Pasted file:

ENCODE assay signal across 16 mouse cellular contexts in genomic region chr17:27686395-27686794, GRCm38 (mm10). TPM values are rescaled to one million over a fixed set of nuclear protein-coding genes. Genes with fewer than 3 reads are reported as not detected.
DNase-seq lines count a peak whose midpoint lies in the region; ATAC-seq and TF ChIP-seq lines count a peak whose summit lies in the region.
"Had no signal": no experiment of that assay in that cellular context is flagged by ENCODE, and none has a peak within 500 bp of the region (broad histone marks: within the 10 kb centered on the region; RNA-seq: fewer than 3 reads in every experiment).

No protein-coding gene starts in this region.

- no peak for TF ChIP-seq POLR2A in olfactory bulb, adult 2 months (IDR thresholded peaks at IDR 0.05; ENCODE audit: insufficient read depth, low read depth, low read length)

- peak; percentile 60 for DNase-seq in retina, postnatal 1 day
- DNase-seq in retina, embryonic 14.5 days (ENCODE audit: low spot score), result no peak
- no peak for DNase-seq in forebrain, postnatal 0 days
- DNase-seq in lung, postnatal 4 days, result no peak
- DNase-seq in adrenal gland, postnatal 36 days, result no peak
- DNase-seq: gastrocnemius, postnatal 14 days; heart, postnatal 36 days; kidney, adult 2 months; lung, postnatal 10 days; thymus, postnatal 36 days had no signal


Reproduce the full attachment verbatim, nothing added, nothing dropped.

ENCODE assay signal across 16 mouse cellular contexts in genomic region chr17:27686395-27686794, GRCm38 (mm10). TPM values are rescaled to one million over a fixed set of nuclear protein-coding genes. Genes with fewer than 3 reads are reported as not detected.
DNase-seq lines count a peak whose midpoint lies in the region; ATAC-seq and TF ChIP-seq lines count a peak whose summit lies in the region.
"Had no signal": no experiment of that assay in that cellular context is flagged by ENCODE, and none has a peak within 500 bp of the region (broad histone marks: within the 10 kb centered on the region; RNA-seq: fewer than 3 reads in every experiment).

No protein-coding gene starts in this region.

- no peak for TF ChIP-seq POLR2A in olfactory bulb, adult 2 months (IDR thresholded peaks at IDR 0.05; ENCODE audit: insufficient read depth, low read depth, low read length)

- peak; percentile 60 for DNase-seq in retina, postnatal 1 day
- DNase-seq in retina, embryonic 14.5 days (ENCODE audit: low spot score), result no peak
- no peak for DNase-seq in forebrain, postnatal 0 days
- DNase-seq in lung, postnatal 4 days, result no peak
- DNase-seq in adrenal gland, postnatal 36 days, result no peak
- DNase-seq: gastrocnemius, postnatal 14 days; heart, postnatal 36 days; kidney, adult 2 months; lung, postnatal 10 days; thymus, postnatal 36 days had no signal